Ready for De Ronde

With our two champions, Alberto Bettiol and Coryn Labecki, at the start, our squads know what it takes to win cycling’s Super Bowl

March 27, 2024

On Sunday, the people of Flanders will head for their hills to celebrate De Hoogmis, high mass, which is the name they give to their great bike race, De Ronde van Vlaanderen.

Alberto Bettiol, Stefan Bissegger, Owain Doull, Jonas Rutsch, Harry Sweeny, Michael Valgren, and Marijn van den Berg will start De Ronde for EF Education-EasyPost.

Kristen Faulkner, Letizia Borghesi, Alison Jackson, Nina Kessler, Coryn Labecki, and Noemi Rüegg will race for EF Education-Cannondale.

For over a century, De Ronde has surged across the Flemish countryside in spring, whirling up steep cobbled climbs lined by hundreds of thousands of fans and down windswept descents. This year’s race is 163 kilometers long for the women and 270.8 kilometers long for the men. The peloton will whoosh through old brick villages, past industrial parks and into cities, rattling over sector after sector of pavé. Crowds will gather around the entire course.

With two Ronde van Vlaanderen champions at the start, our squads know what it will take to win. De Ronde is a tremendous challenge that will demand all of our strength, cunning, skill, and desire. On Sunday, spurred on by the Flemish fans, we are going to race our hearts out.

“If you have the privilege to win this race, then you really understand the importance of it,” says 2019 winner Alberto Bettiol, who has recovered from his crash in the E3 Saxo Classic. “It is a masterpiece of cycling, something holy and sacred for the Flemish people. I love the passion that they have. They wait for one year for this race, and I feel a sense of responsibility to do my best for them, because of the history, because they write my name on the asphalt. I am one of the few guys in the peloton who have seen what it means to win the Ronde van Vlaanderen. After my win five years ago, I got from the Flemish people even more passion, even more excitement, even more desire to race here in this countryside. The Flandrians grew up with this mighty Ronde van Vlaanderen. Now, I am a part of their history. This is a feeling you only have here in Flanders and in a few other parts of the world.”

When Coryn Labecki won her Ronde van Vlaanderen, she wrote American cycling history as well. In 2017, Coryn became the first, and to this day only, US rider to earn a victory in the Flemish classic. Her love for the race has only grown since.

“It is just a cool frickin’ race,” Coryn says. “Not only is it one of the hardest and most prestigious races in the world, but the fans take it really seriously too. I feed off of that energy. When you are just absolutely suffering on the cobbles and everyone is drunk and cheering for you it gives you a boost and kind of reminds me of some die hard fans of sports in America. It is the kind of race where you don’t line up thinking you want to get third.”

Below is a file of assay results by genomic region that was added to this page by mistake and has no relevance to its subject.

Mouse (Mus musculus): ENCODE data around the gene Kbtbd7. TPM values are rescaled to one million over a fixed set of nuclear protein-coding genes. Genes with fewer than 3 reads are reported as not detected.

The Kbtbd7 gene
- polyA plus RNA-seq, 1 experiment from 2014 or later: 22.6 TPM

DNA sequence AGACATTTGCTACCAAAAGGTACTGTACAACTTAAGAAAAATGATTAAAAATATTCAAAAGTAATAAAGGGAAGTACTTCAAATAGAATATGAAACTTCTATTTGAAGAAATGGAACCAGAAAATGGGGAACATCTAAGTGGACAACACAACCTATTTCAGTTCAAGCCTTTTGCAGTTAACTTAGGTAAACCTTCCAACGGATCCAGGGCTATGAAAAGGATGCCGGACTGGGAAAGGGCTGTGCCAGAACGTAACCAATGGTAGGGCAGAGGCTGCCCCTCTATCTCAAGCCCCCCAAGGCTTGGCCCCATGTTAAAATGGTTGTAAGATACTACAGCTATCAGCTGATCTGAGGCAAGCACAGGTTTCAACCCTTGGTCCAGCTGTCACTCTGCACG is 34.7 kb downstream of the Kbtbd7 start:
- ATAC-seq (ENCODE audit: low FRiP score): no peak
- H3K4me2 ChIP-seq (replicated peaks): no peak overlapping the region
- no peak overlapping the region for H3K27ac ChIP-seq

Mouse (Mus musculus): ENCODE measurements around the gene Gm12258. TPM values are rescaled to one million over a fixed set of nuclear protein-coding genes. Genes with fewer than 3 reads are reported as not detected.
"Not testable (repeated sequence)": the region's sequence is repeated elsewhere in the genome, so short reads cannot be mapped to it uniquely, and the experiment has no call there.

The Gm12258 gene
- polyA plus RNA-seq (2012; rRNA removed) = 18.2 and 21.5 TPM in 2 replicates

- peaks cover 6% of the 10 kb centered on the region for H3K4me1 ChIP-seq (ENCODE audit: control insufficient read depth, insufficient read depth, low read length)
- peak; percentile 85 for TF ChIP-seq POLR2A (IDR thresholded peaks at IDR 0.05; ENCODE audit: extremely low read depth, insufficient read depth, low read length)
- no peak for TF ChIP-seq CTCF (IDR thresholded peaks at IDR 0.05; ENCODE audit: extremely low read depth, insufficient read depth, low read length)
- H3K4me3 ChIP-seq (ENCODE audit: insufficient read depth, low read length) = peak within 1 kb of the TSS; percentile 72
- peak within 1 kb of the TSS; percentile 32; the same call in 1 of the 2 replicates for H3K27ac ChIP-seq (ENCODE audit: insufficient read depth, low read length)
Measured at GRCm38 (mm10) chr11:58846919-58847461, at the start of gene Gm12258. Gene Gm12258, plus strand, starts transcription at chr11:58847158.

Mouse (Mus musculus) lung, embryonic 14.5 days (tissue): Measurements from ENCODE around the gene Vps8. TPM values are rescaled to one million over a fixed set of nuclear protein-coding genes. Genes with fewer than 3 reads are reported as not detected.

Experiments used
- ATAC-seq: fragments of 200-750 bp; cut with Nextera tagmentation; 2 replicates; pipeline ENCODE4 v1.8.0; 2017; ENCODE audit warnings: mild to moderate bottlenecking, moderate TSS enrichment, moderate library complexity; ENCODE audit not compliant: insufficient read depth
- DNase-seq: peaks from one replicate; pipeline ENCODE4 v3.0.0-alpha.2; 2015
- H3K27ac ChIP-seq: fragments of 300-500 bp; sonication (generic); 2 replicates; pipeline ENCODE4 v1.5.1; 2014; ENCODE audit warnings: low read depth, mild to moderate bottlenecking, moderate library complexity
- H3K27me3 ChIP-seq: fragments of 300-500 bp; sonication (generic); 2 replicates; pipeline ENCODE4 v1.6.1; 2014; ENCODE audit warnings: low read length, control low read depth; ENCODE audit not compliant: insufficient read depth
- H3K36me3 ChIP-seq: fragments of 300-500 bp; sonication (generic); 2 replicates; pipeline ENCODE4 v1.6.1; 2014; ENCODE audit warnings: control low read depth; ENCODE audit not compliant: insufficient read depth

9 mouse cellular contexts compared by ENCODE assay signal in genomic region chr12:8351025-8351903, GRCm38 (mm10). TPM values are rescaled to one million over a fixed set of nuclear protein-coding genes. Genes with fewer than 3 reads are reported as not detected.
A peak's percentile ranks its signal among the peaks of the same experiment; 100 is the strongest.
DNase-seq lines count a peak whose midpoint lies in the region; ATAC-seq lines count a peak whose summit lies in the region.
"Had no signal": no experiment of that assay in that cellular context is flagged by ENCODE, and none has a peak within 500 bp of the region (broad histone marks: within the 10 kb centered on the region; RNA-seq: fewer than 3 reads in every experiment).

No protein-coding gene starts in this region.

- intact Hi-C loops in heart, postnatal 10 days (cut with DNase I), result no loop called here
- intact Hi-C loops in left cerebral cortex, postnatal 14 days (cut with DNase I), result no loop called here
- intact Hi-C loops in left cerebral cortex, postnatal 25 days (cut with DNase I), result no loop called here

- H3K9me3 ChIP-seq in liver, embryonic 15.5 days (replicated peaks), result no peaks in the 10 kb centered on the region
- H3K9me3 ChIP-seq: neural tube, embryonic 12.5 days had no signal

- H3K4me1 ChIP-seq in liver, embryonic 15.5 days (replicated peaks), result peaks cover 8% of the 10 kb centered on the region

Kristen Faulkner hopes to join Coryn and become the second American to win De Ronde van Vlaanderen. In 2021, she finished tenth in just her second year as pro. She is bringing the form of her life to Belgium.

“Flanders was one of the first big races that I did in Europe when I first came over here,” Kristen says. “Finishing in the top ten in 2021 was really affirming for me that I belonged in Europe, so I have always seen it as a race that I could do well at and a race that I want to come back to and win one day. If I could win one race on the calendar it would be the Tour of Flanders. In this part of the world, bike racing is so big and it is such a cultural phenomenon. It is like what the Super Bowl is in America. De Ronde is the one monument that I really want to win.”

Coryn will go all in to help her. Every monument comes down to legs in the end, but teammates have a crucial role to play to make sure the contenders arrive in the final kilometers with as much strength in theirs as possible. The run ins to the bottom of every climb are like bunch sprints. To avoid splits in the pack, hitting them at the front of the peloton is vital.

“I love this race. I know the course on the back of my hand with my eyes closed,” Coryn says. “We have a pretty special talent in Kristen and we will try to get her as far as possible into the race and give her the best chance to perform well. I know what it feels like and what it takes to pull off a win here and want to share the knowledge that I have in the race with my teammates. Once you have won it, you have always won it. I hope that is also motivation for the girls. I have done it before. That means you can do it too. Why not?!”

Alberto will start De Ronde van Vlaanderen with the same optimism. The Italian is expecting a very open race on Sunday. After his win at Milano-Torino and stellar performance at Milano-Sanremo and Dwars door Vlaanderen earlier this spring, he knows he is strong. He believes in his teammates and is excited to go toe to toe against the favorites.

“I love to surprise people,” Alberto says. “For me, it doesn’t really matter how the people consider me, as long as I have the consideration of this team and my teammates and myself and my friends and family. That is the most important thing. Now, I have won Flanders already, people expect a little bit more from me, but I am older and have more experience, so these things don’t really touch me. Racing now is so exciting. You have to be really prepared. You have to adapt to this new cycling. You have to be open minded. You have to be ready to see the contenders attacking two hours before the finish, when before that was something crazy. I am excited. I am ready.”

We hope you are too. It’s going to be one heck of a bike race this Sunday.

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